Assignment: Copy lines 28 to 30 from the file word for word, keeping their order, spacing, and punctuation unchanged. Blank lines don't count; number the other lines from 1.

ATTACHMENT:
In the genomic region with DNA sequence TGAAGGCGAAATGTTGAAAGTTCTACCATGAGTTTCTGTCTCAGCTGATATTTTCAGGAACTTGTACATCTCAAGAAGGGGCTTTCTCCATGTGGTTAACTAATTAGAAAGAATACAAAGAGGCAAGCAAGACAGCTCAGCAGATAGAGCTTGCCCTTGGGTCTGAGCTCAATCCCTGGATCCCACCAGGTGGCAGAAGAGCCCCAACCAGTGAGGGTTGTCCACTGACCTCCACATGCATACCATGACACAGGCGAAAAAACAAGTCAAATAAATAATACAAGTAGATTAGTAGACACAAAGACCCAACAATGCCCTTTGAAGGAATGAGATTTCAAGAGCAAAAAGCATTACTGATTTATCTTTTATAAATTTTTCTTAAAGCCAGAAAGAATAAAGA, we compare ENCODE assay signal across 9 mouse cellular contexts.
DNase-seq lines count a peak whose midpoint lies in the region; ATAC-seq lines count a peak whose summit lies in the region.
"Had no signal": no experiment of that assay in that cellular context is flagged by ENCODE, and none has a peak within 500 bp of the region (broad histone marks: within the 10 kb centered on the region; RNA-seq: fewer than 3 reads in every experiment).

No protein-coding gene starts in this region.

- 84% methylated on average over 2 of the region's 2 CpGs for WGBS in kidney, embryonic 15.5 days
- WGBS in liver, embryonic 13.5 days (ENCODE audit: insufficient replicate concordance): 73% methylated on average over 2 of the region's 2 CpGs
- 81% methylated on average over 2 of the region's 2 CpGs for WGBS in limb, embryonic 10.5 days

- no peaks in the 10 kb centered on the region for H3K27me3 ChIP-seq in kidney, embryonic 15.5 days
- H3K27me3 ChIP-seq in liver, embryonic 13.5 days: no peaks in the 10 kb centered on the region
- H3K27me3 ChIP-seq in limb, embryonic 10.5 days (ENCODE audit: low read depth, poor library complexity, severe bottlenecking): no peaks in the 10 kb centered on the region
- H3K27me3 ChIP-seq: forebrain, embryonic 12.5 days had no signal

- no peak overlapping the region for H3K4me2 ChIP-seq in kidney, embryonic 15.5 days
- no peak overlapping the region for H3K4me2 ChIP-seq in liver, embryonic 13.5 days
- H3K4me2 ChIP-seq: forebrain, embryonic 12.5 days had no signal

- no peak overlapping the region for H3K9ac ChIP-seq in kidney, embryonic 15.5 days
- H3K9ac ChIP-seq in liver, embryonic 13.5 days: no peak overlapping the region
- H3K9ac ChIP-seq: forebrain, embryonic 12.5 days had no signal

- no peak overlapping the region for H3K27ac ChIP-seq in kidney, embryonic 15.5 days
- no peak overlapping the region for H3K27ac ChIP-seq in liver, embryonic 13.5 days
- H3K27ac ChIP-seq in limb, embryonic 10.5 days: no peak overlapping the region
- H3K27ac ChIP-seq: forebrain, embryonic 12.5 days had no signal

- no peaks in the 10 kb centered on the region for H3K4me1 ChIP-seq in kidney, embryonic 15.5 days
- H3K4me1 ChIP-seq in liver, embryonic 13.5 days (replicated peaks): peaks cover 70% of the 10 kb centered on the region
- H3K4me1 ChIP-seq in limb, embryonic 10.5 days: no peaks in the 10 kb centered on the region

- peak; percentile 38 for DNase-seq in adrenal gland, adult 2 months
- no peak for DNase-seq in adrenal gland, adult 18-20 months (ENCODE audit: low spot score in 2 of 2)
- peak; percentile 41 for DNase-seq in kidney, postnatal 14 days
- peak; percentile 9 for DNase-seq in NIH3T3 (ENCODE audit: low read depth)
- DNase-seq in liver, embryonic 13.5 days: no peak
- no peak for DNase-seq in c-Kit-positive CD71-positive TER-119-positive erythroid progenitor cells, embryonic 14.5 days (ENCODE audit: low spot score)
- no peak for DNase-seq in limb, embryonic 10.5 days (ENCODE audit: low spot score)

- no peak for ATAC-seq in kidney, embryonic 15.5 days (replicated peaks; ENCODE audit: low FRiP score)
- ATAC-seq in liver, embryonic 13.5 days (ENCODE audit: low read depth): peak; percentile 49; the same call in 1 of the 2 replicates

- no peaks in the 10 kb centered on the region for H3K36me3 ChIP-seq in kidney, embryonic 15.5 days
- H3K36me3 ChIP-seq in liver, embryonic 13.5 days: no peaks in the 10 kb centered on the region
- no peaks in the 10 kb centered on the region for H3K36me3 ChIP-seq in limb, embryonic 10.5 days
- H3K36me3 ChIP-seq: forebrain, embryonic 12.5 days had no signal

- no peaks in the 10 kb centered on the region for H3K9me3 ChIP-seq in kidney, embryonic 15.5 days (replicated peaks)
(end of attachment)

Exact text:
- peak; percentile 9 for DNase-seq in NIH3T3 (ENCODE audit: low read depth)
- DNase-seq in liver, embryonic 13.5 days: no peak
- no peak for DNase-seq in c-Kit-positive CD71-positive TER-119-positive erythroid progenitor cells, embryonic 14.5 days (ENCODE audit: low spot score)